Glenn Greenwald on Indefinite Detention

I expected to spend quite some time writing about the Obama administration’s successful appeal against Katherine Forrest’s historic gutting of the indefinite detention provision of the NDAA. Yet I can add very little to Glenn Greenwald’s summation:

In May, something extremely rare happened: a federal court applied the US constitution to impose some limits on the powers of the president. That happened when federal district court judge Katherine Forrest of the southern district of New York, an Obama appointee, preliminarily barred enforcement of the National Defense Authorization Act (NDAA), the statute enacted by Congress in December 2011 with broad bipartisan support and signed into law by President Obama (after he had threatened to veto it).

That 2011 law expressly grants the president the power to indefinitely detain in military custody not only accused terrorists, but also their supporters, all without charges or trial. It does so by empowering the president to indefinitely detain not only al-Qaida members, but also members of so-called “associated forces”, as well as anyone found to “substantially support” such forces – whatever those terms might mean.wrote about that decision and the background to this case when it was issued.

What made Judge Forrest’s ruling particularly remarkable is that the lawsuit was brought by eight journalists and activists, such as former New York Times reporter Chris Hedges, Daniel Ellsberg, Noam Chomsky, and Birgitta Jónsdóttir, who argued that their work, which involves interactions with accused terrorists, could subject them to indefinite detention under the law’s broad and vague authority, even for US citizens on US soil. The court agreed, noting that the plaintiffs presented “evidence of concrete – non-hypothetical – ways in which the presence of the legislation has already impacted those expressive and associational activities”. The court was particularly disturbed by the Obama DOJ’s adamant refusal to say, in response to being asked multiple times, that the law could not be used to indefinitely detain the plaintiffs due to their journalistic and political activities.

I was one of a chorus of writers who thanked Katherine Forrest for her intervention:

These new powers have nothing to with combatting terrorism. If the government has no evidence that can stand up in a court of law it has no business detaining anyone. No, this new power grab has an entirely different target — like the plaintiffs in this case: writers, investigative journalists, bloggers, philosophers, dissidents, human rights activists, libertarians, free-thinkers, tax protestors, critics of fractional-reserve banking, whistleblowers — people like Chris Hedges, Noam Chomsky, Daniel Ellsberg, Jennifer Bolen, and Birgitta Jonsdottir. People like Congressman Justin Amash and Congressman Adam Smith who tried to amend indefinite detention out of the bill. People like me — and to some degree, if you are reading this, people like you.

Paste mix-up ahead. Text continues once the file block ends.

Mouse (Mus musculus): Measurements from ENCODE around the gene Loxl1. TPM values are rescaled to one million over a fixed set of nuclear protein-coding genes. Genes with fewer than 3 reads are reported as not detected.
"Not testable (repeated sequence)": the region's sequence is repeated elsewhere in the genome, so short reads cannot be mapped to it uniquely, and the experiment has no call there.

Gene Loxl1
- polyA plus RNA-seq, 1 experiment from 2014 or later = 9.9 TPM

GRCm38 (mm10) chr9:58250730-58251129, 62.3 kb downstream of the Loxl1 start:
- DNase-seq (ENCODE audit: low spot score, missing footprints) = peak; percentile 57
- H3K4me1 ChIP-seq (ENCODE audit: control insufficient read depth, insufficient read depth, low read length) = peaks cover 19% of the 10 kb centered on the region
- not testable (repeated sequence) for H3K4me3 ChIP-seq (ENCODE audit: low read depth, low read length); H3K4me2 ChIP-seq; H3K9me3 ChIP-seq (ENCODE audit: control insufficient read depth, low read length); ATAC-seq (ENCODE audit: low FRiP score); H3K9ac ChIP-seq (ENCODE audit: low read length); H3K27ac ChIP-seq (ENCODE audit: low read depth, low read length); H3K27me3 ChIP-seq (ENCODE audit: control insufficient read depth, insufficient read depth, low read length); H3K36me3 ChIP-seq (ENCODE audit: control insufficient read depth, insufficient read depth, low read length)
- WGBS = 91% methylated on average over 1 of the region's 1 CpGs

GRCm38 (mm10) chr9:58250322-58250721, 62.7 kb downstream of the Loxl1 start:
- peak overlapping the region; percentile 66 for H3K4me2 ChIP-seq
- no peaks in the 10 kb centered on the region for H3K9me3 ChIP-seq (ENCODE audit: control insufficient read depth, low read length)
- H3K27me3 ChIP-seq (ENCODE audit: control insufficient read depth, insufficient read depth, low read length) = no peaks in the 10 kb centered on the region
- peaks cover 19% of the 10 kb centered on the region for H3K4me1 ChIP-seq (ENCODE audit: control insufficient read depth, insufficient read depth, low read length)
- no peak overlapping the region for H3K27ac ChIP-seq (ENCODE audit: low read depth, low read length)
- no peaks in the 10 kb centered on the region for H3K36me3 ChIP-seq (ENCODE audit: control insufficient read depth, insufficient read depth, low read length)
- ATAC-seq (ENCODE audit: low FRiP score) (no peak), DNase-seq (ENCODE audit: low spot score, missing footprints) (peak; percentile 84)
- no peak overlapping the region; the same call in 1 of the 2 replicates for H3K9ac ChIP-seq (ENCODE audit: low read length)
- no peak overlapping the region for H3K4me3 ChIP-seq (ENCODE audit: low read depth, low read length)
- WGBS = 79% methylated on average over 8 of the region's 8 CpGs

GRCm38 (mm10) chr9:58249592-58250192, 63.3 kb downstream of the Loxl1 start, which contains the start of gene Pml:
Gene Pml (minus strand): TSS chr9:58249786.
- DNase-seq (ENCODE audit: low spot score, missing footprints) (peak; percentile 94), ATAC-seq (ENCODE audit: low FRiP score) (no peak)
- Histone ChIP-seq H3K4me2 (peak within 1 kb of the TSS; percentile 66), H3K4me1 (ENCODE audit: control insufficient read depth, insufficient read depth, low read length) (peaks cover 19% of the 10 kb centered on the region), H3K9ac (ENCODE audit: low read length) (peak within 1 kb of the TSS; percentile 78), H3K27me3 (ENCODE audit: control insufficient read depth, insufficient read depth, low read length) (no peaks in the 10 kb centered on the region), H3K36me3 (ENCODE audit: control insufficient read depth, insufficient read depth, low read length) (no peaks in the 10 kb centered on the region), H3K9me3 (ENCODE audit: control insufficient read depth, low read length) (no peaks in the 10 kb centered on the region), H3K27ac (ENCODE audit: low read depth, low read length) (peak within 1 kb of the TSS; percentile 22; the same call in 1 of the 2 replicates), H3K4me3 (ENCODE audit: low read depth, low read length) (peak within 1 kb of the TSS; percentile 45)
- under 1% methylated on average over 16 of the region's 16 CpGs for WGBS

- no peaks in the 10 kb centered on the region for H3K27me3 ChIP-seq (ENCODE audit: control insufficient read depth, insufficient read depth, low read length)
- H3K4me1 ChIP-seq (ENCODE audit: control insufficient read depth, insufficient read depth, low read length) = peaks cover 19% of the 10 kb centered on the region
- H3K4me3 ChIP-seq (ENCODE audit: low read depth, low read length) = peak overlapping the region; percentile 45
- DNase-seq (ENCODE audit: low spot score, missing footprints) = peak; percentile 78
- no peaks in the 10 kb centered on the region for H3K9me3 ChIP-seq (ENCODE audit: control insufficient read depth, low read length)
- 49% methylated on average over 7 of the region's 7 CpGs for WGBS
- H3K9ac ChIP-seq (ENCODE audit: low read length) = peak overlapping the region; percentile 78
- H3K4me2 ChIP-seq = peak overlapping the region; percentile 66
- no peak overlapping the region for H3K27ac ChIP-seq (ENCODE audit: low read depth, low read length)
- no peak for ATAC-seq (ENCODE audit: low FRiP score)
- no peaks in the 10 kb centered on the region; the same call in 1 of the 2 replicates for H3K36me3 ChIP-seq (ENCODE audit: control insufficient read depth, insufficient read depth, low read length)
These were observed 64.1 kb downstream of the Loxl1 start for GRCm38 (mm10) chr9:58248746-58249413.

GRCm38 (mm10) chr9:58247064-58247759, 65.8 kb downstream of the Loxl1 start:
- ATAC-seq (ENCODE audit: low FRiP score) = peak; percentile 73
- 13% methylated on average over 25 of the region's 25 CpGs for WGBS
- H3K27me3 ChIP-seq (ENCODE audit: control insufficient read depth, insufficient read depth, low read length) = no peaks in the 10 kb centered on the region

The fact that the Obama administration could not give assurances about those who simply criticise U.S. foreign policy indicates very strongly that this power grab is about shutting-up and frightening critics of the U.S. government and the Obama administration.

But — for now —  §1021 of the NDAA, that implement of fascism, has been struck down and thrown out as “facially unconstitutional” as well as having a “chilling impact on First Amendment rights”.

We should thankful for this brave judge’s actions, and for the plaintiffs actions in standing up to tyranny, and vigilant against future incursions.

On the other hand, every politician involved in writing, legislating and authorising this hideous unconstitutional law should be reminded of the words of the Declaration of Independence — it is the right of the people to alter or abolish any government that becomes destructive to liberty.

And last week, Katherine Forrest demolished the Obama administrations protestations once again:

Last week, Judge Forrest made her preliminary ruling permanent, issuing a 112-page decision explaining it. Noting that the plaintiffs “testified credibly to having an actual and reasonable fear that their activities will subject them to indefinite military detention”, she emphasized how dangerous this new law is given the extremely broad discretion it vests in the president to order people detained in military custody with no charges: